UA Receives Support from Google Cybersecurity Clinics Fund

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The University of Alabama is receiving $500,000 in grant funding and additional support from Google’s Cybersecurity Clinics Fund to help expand operations and drive forward research and teaching as it relates to cybersecurity.

The funding from, the company’s philanthropic arm, is part of a $20 million collaboration with the Consortium of Cybersecurity Clinics that Google’s CEO, Sundar Pichai, announced in June of this year.

In addition to grant funding, Google is offering the University volunteer mentorship from Google employees, Google Titan Security Keys and scholarships for the new Google Career Certificate in Cybersecurity.

Cyberattacks increased by 38% globally in 2022, and have cost the United States economy billions of dollars over the past five years. Cyberattacks happen all day, at every hour, and it only takes a small error on the part of a user or a technical breakdown to leave a computer system vulnerable to attack.

Despite the need for more cybersecurity professionals, there are currently more than 550,000 unfilled cybersecurity jobs in the U.S.

University Cybersecurity Clinics provide free security services in the same way law or medical schools offer free clinics in their communities. They also give UA students the opportunity to learn and improve their skills, while helping to protect critical infrastructure such as rural hospitals, schools and energy grids.

Over the grant period, the UA cyber clinic will train upwards of 200 students in the prevention of cyberattacks on public infrastructure and provide cybersecurity training to 20-plus critical public infrastructure and community organizations. This will be done concurrently with collaborative efforts with the other involved institutions.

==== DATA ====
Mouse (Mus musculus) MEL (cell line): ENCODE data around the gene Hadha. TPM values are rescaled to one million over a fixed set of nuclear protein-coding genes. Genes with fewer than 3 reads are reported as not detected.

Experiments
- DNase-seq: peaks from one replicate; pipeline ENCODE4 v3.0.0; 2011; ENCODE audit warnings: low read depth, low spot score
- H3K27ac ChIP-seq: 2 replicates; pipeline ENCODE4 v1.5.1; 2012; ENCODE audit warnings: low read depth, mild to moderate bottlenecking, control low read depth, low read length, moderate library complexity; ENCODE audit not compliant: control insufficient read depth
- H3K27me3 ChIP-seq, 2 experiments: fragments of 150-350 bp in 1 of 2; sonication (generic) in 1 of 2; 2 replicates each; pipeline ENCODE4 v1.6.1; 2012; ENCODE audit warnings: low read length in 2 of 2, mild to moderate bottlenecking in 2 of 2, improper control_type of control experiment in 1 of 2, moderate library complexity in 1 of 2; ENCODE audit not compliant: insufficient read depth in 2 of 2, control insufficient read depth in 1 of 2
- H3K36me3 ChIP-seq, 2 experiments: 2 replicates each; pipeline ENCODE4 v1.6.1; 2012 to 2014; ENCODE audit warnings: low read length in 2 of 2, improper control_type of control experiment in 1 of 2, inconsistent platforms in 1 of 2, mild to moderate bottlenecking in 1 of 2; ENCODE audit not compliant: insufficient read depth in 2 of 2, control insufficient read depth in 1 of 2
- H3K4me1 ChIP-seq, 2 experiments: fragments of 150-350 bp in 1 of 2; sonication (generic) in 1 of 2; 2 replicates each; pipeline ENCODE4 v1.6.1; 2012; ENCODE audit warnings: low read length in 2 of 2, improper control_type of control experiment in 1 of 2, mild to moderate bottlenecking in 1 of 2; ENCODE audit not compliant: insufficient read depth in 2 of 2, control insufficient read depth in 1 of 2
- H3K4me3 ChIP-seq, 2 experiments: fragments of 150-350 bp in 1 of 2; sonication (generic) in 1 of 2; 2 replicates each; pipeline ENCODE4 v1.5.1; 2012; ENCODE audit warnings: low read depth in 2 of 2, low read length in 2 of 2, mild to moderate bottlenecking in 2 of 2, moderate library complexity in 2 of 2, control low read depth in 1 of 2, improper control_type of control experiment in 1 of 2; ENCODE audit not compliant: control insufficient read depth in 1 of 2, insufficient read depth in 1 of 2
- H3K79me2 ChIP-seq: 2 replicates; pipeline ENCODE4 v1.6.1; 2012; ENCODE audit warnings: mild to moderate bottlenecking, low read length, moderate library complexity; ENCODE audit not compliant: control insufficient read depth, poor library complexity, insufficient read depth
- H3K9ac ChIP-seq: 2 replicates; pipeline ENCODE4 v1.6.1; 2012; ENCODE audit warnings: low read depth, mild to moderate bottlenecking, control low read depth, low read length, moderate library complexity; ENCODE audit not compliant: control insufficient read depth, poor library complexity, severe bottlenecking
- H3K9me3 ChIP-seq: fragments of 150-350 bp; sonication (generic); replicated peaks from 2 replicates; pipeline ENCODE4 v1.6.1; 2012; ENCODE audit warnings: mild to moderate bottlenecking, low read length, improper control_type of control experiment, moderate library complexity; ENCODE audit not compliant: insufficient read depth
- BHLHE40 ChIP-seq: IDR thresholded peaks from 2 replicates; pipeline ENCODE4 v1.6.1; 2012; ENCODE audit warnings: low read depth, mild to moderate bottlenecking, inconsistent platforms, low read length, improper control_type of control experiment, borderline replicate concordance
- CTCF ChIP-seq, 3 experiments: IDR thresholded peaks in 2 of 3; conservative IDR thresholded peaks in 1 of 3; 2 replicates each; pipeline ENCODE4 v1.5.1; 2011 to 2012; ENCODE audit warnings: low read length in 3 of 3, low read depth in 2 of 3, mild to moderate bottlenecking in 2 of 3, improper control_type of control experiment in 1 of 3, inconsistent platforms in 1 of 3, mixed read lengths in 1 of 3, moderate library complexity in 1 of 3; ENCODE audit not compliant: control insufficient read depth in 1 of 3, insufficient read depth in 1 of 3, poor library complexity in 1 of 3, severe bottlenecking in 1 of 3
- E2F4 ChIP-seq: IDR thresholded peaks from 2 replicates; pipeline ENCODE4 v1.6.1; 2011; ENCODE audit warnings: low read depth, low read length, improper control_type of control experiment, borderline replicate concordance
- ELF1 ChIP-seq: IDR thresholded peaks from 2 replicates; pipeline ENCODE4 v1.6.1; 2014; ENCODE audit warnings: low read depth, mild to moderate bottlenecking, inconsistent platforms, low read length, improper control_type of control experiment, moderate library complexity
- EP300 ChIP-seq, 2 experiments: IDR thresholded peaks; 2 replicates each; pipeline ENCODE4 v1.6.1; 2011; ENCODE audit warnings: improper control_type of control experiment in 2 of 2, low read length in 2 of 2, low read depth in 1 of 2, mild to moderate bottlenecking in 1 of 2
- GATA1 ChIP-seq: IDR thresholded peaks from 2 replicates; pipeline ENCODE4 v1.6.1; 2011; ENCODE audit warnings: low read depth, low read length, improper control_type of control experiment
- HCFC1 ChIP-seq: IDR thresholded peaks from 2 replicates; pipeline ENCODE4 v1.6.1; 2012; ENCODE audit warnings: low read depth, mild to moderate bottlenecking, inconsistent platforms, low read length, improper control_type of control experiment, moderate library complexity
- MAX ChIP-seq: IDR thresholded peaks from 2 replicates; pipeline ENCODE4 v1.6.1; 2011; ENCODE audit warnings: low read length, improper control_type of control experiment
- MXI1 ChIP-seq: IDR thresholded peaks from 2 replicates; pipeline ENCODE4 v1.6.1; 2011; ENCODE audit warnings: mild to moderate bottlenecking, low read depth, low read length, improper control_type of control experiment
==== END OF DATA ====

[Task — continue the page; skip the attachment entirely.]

Dr. Matthew Hudnall, deputy director of the Institute of Data and Analytics in the Culverhouse College of Business, was a founding member of the Consortium of Cybersecurity Clinics. His research focuses on the cybersecurity of governmental systems, including how to best integrate cyber-safe practices into an organization’s IT framework.

“I’ve seen how a cyberattack can bring an organization to its knees. There’s not only the monetary cost of cleaning up a cyberattack, but there’s also the loss of customer and partner trust to contend with as well,” said Hudnall, also an associate professor of management information systems. “We are beyond excited about Google’s partnership with The University of Alabama to help inform the next cohort of cybersecurity professionals.”

Dr. Greg Bott, the Marillyn Hewson Endowed Professor in Cyber Security, is the director of the UA cyber clinic with Hudnall assisting with the clinic’s development and sustainability. The clinic was the fourth of its kind and was one of the founding members of the Consortium of Cybersecurity Clinics.

The clinic has assisted non-profit organizations in Tuscaloosa in the past and is looking to expand its efforts to focus on rural hospitals, a key component of both critical infrastructure and community health in Alabama.

“These clinics have been designed to provide the next generation of professionals with the tools and resources they need to succeed in the ever-growing field of cybersecurity,” said Royal Hansen, Google’s vice president of Privacy, Safety, and Security Engineering. “We’re proud to lend a hand to help grow a strong security workforce responsible for strengthening and protecting our infrastructure for years to come.”

Additional detail and contact information for UA’s clinic can be found here.


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